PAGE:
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Inside Hong Kong’s First Yarn Upcycling Mill

The first yarn upcycling mill from textile waste is now open for business in Hong Kong and ready to share its yarn with the world!


We got the opportunity to visit the first yarn processing mill that has opened in Hong Kong in almost half a century. But that’s not all that’s exciting. This is not your ‘run of the mill’ mill; they are truly committed to bringing a solution to Hong Kong’s 300 tonnes-per-day textile waste problem and offering a solution to global manufacturers and retailers alike.


The brand-new mill came to fruition with a partnership formed between HKRITA (The Hong Kong Research Institute of Textiles and Apparel) and Novetex (a leading textile firm), together with funding from HKSAR government, H&M foundation and The Mills. During our visit, we were given a tour of the factory in Tai Po by Mr. Max Ng, their production control director. The factory can currently upcycle up to 1 ton of textile waste per day; they’ll be adding another two lines by the end of March, and will then be able to re-spin up to 3 tons of upcycled yarn per day.


How does it work?

There are two processes on the factory floor: Chemical and Mechanical. Textile recycling and upcycling is not a new thing, and there are numerous yarn recycling and upcycling plants all around the world. However, what sets this one apart and makes it super special, is that HKRITA and Novetex have discovered through their mechanical process how to upcycle virtually any used textile and spin them into slivers WITHOUT using ANY water.



Say what! How is it waterless?

For the waterless mechanical process, textiles from donated boxes get cleaned with O³ (Ozone / Trioxygen) compression, and the offset is turned back into O² so only the good stuff is released back into the air. After cleaning, they get sent via conveyor to the trimming area, at which buttons, zips, and other non-textile components are removed. Then, they get colour sorted by a machine that takes frequency images and automatically separates the groups into different colours. Finally, once they have been sorted by colour (and composition), they get chopped up and extracted back into fibre form, and spun into slivers, which get spun into yarns. The yarns then get sent to the Novetex plant in China where the yarns are turned into fabric and the fabric into garments.



The other process that is super exciting, but still in the testing phase, is the hydrothermal separation of synthetic and natural cellulosic fibres (i.e. Cotton). This is some serious experimentation, as there currently aren’t any commercially scalable solutions to separate blended fabrics back into fibre form. But not to worry, Novetex has come to the rescue! They can now successfully separate the different fibres and harness 100% polyester, which are ready to be re-spun into new yarns.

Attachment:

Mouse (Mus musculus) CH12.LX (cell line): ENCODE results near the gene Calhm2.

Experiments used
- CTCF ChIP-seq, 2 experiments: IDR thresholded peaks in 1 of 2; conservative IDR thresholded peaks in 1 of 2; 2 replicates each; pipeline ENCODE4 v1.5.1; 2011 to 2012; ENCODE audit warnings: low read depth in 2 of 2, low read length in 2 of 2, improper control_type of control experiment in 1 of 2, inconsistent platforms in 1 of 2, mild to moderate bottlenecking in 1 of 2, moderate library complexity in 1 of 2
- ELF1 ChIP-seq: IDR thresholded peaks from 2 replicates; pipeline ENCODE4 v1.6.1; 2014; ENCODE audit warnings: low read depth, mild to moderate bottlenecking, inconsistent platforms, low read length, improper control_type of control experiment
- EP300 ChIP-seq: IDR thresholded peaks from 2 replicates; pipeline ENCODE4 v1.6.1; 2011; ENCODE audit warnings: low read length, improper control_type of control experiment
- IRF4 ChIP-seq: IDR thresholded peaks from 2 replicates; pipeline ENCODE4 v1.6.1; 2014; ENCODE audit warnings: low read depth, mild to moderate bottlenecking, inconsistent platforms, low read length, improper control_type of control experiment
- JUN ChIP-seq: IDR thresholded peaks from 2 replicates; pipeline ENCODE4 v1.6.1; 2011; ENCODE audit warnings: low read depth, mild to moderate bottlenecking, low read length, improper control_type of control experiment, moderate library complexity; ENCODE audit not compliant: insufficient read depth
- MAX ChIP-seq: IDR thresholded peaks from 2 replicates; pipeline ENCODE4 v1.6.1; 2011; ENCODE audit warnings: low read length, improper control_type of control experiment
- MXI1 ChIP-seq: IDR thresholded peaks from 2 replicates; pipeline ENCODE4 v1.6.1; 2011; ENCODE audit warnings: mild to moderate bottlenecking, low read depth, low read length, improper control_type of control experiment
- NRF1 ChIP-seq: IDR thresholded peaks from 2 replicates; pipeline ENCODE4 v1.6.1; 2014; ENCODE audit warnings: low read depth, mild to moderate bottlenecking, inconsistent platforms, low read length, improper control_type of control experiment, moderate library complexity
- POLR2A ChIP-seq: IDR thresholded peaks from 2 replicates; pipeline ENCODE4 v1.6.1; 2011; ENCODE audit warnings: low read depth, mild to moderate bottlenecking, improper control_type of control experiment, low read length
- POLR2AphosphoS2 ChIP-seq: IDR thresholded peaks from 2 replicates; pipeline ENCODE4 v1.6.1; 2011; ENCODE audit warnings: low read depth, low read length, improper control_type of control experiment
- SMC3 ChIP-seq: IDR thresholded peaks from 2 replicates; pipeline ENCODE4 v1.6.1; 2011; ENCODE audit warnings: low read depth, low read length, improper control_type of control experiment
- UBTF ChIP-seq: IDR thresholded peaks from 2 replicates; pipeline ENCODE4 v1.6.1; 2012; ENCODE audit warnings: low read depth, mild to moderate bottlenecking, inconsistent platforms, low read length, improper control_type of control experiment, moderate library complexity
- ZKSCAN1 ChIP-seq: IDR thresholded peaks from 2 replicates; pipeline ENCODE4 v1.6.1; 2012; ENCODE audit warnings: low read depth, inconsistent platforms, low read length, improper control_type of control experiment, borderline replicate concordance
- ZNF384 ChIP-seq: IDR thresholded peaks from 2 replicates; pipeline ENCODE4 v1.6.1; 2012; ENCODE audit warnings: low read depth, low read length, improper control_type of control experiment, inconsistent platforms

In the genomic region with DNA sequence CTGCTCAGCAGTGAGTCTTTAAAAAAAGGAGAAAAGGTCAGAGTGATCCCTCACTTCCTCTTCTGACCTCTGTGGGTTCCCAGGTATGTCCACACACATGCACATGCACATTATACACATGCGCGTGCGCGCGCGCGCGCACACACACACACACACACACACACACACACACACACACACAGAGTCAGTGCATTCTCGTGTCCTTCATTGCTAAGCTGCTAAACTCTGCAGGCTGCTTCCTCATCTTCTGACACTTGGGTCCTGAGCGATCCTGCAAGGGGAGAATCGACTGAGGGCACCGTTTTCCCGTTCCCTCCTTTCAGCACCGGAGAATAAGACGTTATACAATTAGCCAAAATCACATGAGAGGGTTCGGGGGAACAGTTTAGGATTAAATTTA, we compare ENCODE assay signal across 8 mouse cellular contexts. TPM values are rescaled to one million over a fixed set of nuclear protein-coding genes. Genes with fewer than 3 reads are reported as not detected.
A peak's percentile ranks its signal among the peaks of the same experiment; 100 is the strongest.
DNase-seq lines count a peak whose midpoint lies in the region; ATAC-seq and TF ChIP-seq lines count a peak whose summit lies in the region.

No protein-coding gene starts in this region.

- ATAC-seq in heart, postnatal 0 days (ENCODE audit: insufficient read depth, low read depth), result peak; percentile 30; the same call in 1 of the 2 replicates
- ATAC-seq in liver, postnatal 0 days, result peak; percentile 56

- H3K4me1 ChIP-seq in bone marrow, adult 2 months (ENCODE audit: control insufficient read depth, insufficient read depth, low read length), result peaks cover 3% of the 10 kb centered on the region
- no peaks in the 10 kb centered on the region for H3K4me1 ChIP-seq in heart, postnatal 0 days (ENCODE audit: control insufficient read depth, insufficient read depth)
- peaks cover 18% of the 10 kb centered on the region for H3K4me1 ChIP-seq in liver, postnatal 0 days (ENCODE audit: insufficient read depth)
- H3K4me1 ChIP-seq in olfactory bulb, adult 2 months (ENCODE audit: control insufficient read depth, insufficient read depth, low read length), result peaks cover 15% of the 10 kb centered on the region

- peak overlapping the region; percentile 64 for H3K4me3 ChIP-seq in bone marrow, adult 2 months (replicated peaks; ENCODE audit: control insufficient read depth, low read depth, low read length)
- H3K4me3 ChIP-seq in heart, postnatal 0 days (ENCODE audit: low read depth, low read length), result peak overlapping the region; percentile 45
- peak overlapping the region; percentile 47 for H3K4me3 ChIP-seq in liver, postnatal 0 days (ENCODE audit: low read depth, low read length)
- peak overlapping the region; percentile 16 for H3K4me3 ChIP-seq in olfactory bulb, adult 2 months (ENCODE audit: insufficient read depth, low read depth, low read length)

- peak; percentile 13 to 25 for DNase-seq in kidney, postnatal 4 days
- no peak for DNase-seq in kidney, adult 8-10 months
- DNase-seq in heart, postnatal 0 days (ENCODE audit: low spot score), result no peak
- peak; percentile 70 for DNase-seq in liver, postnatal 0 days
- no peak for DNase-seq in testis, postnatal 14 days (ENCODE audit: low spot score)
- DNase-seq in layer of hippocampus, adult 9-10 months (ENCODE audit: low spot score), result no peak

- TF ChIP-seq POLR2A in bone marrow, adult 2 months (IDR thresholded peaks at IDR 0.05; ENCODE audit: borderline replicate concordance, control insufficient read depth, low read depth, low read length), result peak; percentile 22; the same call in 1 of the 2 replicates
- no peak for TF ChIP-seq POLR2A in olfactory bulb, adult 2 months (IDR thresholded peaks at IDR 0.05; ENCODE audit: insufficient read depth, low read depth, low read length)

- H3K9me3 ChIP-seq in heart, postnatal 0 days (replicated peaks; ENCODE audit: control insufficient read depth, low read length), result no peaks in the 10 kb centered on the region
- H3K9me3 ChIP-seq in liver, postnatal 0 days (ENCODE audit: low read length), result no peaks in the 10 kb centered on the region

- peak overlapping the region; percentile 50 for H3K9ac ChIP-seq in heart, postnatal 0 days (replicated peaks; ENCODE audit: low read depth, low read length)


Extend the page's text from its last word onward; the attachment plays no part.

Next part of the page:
The tricky part is that the cellulosic fibres come out in powder form, unable to be spun back into yarn. They are currently working with the University of Japan to solve this issue by possibly mimicking the process used to make Viscose by reconstituting the cellulose fibre after making it into a pulp (this one’s for the scientists).


Sharing to save the world.

Their technology is open-source, and the team wants to share with everybody around the globe – sharing is caring, after all! At their mechanical yarn mill in Tsuen Wan, they have an example of how the entire mechanical upcycling system can fit into a 40-foot container. Best of all – they will sell your company this 40ft container. So, there isn’t really a reason why every yarn processing mill should not be fitted with at least one of these lines on factory floors.


Money’s too tight to mention?

Of course, the question arises – how much does this cost compared to buying virgin fabrics? Fact is, recycled yarns are the same price or even cheaper than buying virgin fibre fabrics, as there is little to no new fibres being purchased. For example, upcycled Cotton costs 5% less than virgin Cotton*, whereas Polyster and Nylon will cost the same as virgin materials. Upcycled animal fibre fabrics such as Wool or Alpaca can accrue savings of between 10-15% the cost of virgin material. Novetex can also spin slivers according to customer requirements for fibre contents.


How can I help?

Don’t worry if you don’t work in the fashion industry- you can definitely still contribute to saving the Earth! Here’s #LittleGreenSteps you can take today:

> Ensure that you dispose of old clothing and textiles in a responsible manner. Donate them to NGOs such as the Salvation Army or Redress or check out H&M and Zara – they have used clothing collection points. These companies will sort through the used clothing, and those items that are unfit for redistribution be sent to upcycling or recycling plants such as Novetex.

> There are even textile waste collection bins in and around the city – so recycling your old clothes is as easy as sorting your trash!


And if you’re doing good on your textile waste, why not check out how you can reduce your travel waste today?

*Cost saving estimation – prices are dependent on where the virgin Cotton is produced, as fabric prices vary depending from supplier to supplier / country to country.